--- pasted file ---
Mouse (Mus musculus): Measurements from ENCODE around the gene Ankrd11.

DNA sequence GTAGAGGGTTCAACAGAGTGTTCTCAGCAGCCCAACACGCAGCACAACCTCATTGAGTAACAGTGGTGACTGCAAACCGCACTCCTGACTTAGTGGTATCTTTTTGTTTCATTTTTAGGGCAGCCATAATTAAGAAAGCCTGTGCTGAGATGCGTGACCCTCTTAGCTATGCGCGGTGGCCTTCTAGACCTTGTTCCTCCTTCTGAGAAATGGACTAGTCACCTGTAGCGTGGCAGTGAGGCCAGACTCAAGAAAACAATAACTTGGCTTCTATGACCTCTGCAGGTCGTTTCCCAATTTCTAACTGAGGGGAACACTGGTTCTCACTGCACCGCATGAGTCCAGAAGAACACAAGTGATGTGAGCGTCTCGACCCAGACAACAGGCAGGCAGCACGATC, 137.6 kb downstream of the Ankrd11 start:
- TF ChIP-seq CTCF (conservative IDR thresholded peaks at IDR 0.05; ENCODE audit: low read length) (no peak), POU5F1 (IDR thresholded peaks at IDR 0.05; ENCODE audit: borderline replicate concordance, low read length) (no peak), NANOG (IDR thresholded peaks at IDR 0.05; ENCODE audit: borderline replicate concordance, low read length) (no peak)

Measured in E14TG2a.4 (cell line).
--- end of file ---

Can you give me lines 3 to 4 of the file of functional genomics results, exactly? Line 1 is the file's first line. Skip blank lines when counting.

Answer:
- TF ChIP-seq CTCF (conservative IDR thresholded peaks at IDR 0.05; ENCODE audit: low read length) (no peak), POU5F1 (IDR thresholded peaks at IDR 0.05; ENCODE audit: borderline replicate concordance, low read length) (no peak), NANOG (IDR thresholded peaks at IDR 0.05; ENCODE audit: borderline replicate concordance, low read length) (no peak)

Measured in E14TG2a.4 (cell line).